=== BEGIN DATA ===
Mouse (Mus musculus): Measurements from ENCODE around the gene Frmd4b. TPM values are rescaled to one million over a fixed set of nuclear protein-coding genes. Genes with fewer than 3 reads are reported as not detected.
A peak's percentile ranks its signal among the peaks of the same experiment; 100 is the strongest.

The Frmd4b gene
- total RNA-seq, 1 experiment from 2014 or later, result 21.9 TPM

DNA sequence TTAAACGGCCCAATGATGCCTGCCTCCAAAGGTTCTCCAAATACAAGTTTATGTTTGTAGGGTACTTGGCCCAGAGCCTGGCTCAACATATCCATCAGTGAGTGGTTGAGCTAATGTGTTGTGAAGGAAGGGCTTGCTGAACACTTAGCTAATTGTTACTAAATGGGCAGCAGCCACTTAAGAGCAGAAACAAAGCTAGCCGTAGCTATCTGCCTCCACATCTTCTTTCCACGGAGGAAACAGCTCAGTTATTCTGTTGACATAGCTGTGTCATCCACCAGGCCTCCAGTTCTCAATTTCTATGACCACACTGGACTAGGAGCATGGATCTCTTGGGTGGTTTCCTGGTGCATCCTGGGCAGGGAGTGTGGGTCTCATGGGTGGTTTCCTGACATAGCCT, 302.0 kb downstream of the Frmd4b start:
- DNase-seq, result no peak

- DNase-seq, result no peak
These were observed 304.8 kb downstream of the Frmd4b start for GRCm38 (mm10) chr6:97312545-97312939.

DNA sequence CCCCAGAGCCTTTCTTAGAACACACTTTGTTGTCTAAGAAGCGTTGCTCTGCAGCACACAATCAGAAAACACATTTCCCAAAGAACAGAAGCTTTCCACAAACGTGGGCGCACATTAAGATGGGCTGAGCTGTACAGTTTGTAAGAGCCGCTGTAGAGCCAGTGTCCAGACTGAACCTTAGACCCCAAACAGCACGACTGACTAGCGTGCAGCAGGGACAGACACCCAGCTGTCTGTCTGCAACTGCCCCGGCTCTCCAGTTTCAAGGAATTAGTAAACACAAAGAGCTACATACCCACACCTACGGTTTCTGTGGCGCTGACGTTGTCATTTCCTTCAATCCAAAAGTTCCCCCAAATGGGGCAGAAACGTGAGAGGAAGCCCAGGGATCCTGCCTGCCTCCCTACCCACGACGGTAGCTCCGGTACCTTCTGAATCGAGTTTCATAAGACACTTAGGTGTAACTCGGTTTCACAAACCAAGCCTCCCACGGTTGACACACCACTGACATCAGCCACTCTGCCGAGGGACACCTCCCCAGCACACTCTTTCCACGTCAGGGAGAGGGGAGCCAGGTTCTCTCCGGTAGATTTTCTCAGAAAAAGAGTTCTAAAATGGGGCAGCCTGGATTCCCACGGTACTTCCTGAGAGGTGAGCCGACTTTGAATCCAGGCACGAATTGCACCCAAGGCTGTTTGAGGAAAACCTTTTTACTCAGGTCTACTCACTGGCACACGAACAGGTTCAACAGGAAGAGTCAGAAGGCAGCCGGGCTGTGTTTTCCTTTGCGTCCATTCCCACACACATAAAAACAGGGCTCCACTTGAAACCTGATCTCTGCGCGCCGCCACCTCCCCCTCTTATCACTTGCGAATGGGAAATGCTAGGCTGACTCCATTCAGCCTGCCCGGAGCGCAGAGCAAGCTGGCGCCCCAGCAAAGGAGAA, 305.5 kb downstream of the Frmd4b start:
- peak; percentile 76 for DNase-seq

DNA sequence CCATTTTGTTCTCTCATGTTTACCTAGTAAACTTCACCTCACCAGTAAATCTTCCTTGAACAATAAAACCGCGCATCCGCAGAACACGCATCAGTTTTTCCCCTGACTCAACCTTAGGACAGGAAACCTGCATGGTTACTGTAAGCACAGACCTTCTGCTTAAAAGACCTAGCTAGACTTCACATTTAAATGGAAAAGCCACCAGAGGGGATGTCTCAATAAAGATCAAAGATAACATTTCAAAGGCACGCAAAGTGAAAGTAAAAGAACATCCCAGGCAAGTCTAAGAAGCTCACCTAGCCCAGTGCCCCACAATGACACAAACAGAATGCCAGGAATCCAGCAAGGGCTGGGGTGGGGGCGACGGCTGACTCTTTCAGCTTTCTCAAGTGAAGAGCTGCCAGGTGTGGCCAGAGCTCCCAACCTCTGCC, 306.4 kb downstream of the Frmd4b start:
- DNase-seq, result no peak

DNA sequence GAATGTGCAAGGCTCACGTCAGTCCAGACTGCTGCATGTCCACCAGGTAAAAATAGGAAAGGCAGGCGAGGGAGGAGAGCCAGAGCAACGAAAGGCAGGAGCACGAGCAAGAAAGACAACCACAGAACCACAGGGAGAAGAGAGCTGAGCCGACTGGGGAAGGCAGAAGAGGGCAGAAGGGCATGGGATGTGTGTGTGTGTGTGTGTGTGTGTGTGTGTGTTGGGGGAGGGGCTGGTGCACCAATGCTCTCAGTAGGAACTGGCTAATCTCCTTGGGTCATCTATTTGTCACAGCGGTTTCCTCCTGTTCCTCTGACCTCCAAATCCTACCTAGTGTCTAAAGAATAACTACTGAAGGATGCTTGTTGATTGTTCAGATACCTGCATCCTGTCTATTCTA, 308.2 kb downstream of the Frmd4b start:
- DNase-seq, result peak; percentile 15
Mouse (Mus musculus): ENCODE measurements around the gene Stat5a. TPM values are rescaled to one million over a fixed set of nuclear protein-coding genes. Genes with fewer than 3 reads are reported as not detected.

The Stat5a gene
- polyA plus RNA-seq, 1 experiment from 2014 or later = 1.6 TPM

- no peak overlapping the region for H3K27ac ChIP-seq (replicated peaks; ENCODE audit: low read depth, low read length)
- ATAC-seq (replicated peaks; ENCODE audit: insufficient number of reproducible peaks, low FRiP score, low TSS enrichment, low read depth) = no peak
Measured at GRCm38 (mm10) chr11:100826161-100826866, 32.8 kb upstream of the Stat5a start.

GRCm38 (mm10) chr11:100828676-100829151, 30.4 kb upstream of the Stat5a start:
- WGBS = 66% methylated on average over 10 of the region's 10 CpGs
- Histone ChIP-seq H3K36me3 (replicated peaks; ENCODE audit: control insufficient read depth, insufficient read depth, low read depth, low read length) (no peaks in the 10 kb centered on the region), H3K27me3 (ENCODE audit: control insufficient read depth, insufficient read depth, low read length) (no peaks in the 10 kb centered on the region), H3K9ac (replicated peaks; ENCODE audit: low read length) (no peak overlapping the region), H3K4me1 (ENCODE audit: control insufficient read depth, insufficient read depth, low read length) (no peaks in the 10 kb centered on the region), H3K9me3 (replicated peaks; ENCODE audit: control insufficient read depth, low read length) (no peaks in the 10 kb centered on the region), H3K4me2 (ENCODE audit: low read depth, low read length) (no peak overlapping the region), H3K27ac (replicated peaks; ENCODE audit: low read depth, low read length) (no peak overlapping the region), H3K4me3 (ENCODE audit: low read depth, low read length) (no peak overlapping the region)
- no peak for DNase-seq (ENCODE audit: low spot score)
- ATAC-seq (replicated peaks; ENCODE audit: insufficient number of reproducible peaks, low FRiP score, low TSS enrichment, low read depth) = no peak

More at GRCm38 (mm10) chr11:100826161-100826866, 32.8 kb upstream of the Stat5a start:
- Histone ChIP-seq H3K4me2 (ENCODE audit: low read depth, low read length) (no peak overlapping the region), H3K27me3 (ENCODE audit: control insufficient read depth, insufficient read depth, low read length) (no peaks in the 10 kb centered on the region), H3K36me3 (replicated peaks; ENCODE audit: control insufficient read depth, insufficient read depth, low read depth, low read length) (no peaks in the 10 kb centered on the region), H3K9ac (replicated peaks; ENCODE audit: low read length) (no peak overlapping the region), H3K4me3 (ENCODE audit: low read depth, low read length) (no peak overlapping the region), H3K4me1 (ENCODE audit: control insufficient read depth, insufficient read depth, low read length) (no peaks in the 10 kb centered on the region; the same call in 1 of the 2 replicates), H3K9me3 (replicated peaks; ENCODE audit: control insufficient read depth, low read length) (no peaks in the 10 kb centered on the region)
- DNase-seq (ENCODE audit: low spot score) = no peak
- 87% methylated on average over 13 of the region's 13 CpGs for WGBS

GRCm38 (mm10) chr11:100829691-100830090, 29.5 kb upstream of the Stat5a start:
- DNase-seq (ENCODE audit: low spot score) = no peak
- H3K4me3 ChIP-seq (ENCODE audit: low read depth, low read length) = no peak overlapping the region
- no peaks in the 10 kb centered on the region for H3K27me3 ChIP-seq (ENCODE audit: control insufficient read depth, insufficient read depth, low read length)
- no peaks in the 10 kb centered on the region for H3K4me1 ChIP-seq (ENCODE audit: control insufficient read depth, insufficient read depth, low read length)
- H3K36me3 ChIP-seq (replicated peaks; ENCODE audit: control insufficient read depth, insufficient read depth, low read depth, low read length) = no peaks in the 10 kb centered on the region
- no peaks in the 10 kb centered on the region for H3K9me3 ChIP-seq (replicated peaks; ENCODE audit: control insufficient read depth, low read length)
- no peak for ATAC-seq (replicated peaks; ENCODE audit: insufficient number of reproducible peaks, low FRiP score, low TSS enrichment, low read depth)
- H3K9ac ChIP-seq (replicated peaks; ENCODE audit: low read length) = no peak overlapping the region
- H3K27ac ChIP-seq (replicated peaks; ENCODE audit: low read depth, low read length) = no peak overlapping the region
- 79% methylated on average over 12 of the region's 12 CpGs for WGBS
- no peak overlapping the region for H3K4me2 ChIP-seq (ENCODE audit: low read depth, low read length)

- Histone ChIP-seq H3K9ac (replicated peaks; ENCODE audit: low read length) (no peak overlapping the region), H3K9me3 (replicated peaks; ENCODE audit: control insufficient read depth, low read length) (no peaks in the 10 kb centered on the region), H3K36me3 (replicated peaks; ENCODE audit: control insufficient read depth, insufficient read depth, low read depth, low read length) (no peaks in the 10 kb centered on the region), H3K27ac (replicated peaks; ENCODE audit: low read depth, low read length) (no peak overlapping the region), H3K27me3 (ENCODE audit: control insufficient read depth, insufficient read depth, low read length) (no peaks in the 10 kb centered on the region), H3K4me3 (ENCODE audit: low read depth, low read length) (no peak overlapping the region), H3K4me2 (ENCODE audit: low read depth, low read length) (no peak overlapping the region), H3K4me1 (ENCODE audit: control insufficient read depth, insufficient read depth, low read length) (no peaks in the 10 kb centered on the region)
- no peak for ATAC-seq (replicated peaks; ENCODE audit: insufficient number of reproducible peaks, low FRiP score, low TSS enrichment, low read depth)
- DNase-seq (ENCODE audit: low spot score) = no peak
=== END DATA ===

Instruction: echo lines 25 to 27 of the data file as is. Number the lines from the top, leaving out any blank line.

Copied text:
- ATAC-seq (replicated peaks; ENCODE audit: insufficient number of reproducible peaks, low FRiP score, low TSS enrichment, low read depth) = no peak

More at GRCm38 (mm10) chr11:100826161-100826866, 32.8 kb upstream of the Stat5a start:
- Histone ChIP-seq H3K4me2 (ENCODE audit: low read depth, low read length) (no peak overlapping the region), H3K27me3 (ENCODE audit: control insufficient read depth, insufficient read depth, low read length) (no peaks in the 10 kb centered on the region), H3K36me3 (replicated peaks; ENCODE audit: control insufficient read depth, insufficient read depth, low read depth, low read length) (no peaks in the 10 kb centered on the region), H3K9ac (replicated peaks; ENCODE audit: low read length) (no peak overlapping the region), H3K4me3 (ENCODE audit: low read depth, low read length) (no peak overlapping the region), H3K4me1 (ENCODE audit: control insufficient read depth, insufficient read depth, low read length) (no peaks in the 10 kb centered on the region; the same call in 1 of the 2 replicates), H3K9me3 (replicated peaks; ENCODE audit: control insufficient read depth, low read length) (no peaks in the 10 kb centered on the region)